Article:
a Schematic representation of the experimental procedure of functional imaging. b 3D anatomical representation of unbiased connectional alterations in the CDKL5 KO compared to its WT littermates. c (Top) 3D visual representation of seed-based analysis originating from the cingulate cortex. (Bottom) Connectivity coupling was measured using Z-scored normalized Pearson’s correlation coefficient (FSLNets; two-way Anova, region F4,70 = 182.1, p < 0.0001, genotype: F1,70 = 6.873, p = 0.0107*). d Cohen D’s effect size of interhemispheric functional connectivity evaluated in different brain regions between WT and KO mice. (n = 10/group, multiple t-test, Bonferonni corrected). e Fractional anisotropy (FA) brain maps in a representative WT (top) and KO (bottom) mouse. Images are color coded by the first eigenvector of the FA, red for the left-right, green for anterior-posterior and blue for top-bottom direction. f Quantification of FA in the anterior commissure, CC, dorsal hippocampus, and internal capsule as assessed with diffusion-weighted imaging. Intergroup comparisons showed preserved FA in KO mutant mice with respect to control littermates (multiple t-test FDR corrected, p > 0.05 all regions). CC Body, body of the CC; CC Fmi, forcep minor of the CC; CC Genu, genu of the CC; CC Spl, splenium of the CC. n = 10 mice/group. g (Top) Schematic of region of interest in the cingulate cortex, in layers 2–4 and deeper layers (L5–6). (Bottom) Schematic representation of VGlut1 staining labeling both callosal and intracortical synapses (red), while VGlut2 labels excitatory thalamo-cortical synapses (green, CC: Corpus Callosum, T: Thalamus). h Example images of glutamatergic transporter markers VGlut1 (red), VGlut 2 (green) and DAPI (blue) staining. Scale bar, 5 µm. i VGlut1 density in all layers (WT: 0.262 ± 0.007, n = 4 mice (24 sections), KO: 0.318 ± 0.011, n = 5mice (29 section), Mann-Whitney test p = 0.0079**) Mean ± SEM.

To investigate whether the increase in functional connectivity in CDKL5 KO mice could be related to meso- or microstructural white matter reorganization, we used diffusion tensor imaging and mapped the organization of large white matter bundles in CDKL5 KO males, Het females and sex-matched littermate controls. Voxelwise and regional assessments of fractional anisotropy (FA), a parameter sensitive to microscale white matter integrity [47], revealed the presence of largely preserved microstructure in all the major fiber tracts of KO and Het mice (CDKL5 KO: Fig. 1e, f, q  >  0.48, FDR-corrected; CDKL5 Het: Suppl. Fig. 2c, d, q > 0.54, FDR-corrected). The lack of regional FA differences argues against the presence of major alterations in whole-brain white matter topography, as these would be appreciable in the form of large regional FA differences [57]. To further evaluate microscale white matter integrity, we performed Myelin Basic Protein (MBP) staining of axonal fibers in the ACC [58]. In agreement with our FA data, we did not find differences in myelin thickness at the midline of the CC (Suppl. Fig. 3a, b) or the area covered by MBP within the ACC (Suppl. Fig. 3c) in adult CDKL5 KO mice, excluding severe interhemispheric axonal bundle alterations.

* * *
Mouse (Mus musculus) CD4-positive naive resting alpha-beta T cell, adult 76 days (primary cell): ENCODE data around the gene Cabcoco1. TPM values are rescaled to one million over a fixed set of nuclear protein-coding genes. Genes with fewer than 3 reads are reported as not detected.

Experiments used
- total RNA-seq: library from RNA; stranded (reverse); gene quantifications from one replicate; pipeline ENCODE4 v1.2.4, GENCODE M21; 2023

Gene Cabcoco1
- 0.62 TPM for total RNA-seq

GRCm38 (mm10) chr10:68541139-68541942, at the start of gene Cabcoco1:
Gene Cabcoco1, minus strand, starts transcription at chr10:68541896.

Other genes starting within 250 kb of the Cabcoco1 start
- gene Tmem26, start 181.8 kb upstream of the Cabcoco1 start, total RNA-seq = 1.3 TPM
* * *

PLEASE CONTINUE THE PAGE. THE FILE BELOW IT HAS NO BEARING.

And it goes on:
We next examined whether anatomical changes at the synaptic level would contribute to the FC increase. We performed immunohistochemistry for VGlut1+ and VGlut2+ excitatory presynaptic puncta across layers in the ACC of adult KO (Fig. 1g–i), labeling intracortical (VGlut1), callosal (VGlut1) and thalamocortical (VGlut2) excitatory synapses. We found a significant increase in the density of VGlut1+ puncta in adult CDKL5 KO (Fig. 1h, i, Suppl. Fig. 3d, e), without changes in VGlut2 (Suppl. Fig. 3d, f) suggesting a change in the number of cortico-cortical excitatory synapses. Altogether, these results argued against alterations of callosal axons, but rather pointed to abnormalities at the synaptic level and possible disruptions of synapse maturation.